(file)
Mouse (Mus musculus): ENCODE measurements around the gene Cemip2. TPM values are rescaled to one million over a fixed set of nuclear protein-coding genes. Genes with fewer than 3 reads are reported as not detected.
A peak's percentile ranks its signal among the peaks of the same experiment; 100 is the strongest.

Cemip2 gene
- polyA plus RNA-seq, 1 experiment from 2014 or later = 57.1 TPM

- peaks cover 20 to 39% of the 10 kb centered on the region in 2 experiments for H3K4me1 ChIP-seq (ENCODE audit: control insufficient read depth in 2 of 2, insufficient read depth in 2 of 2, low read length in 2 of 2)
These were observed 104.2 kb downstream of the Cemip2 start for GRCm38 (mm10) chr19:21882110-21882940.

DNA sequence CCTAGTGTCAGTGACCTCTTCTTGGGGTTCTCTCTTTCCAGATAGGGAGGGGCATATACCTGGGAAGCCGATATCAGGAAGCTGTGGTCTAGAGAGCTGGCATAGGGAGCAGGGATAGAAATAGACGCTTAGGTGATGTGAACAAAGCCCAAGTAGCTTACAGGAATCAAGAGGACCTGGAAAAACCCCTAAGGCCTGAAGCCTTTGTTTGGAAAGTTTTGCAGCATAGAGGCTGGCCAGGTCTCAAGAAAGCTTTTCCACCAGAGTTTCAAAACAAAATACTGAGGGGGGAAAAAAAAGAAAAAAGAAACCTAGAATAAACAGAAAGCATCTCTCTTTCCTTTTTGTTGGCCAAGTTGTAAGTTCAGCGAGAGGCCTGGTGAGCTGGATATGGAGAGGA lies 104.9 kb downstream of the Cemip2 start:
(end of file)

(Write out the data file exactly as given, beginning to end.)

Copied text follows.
Mouse (Mus musculus): ENCODE measurements around the gene Cemip2. TPM values are rescaled to one million over a fixed set of nuclear protein-coding genes. Genes with fewer than 3 reads are reported as not detected.
A peak's percentile ranks its signal among the peaks of the same experiment; 100 is the strongest.

Cemip2 gene
- polyA plus RNA-seq, 1 experiment from 2014 or later = 57.1 TPM

- peaks cover 20 to 39% of the 10 kb centered on the region in 2 experiments for H3K4me1 ChIP-seq (ENCODE audit: control insufficient read depth in 2 of 2, insufficient read depth in 2 of 2, low read length in 2 of 2)
These were observed 104.2 kb downstream of the Cemip2 start for GRCm38 (mm10) chr19:21882110-21882940.

DNA sequence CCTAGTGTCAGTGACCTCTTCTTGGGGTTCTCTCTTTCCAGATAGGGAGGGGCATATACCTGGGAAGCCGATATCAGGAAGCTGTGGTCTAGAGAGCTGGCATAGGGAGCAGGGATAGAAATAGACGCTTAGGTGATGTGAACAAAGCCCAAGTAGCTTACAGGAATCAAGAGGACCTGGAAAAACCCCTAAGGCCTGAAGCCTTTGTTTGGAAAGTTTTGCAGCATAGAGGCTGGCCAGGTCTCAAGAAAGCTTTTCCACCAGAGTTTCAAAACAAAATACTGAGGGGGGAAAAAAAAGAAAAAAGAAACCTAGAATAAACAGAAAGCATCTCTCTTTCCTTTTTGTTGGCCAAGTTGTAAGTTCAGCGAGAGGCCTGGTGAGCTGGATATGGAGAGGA lies 104.9 kb downstream of the Cemip2 start: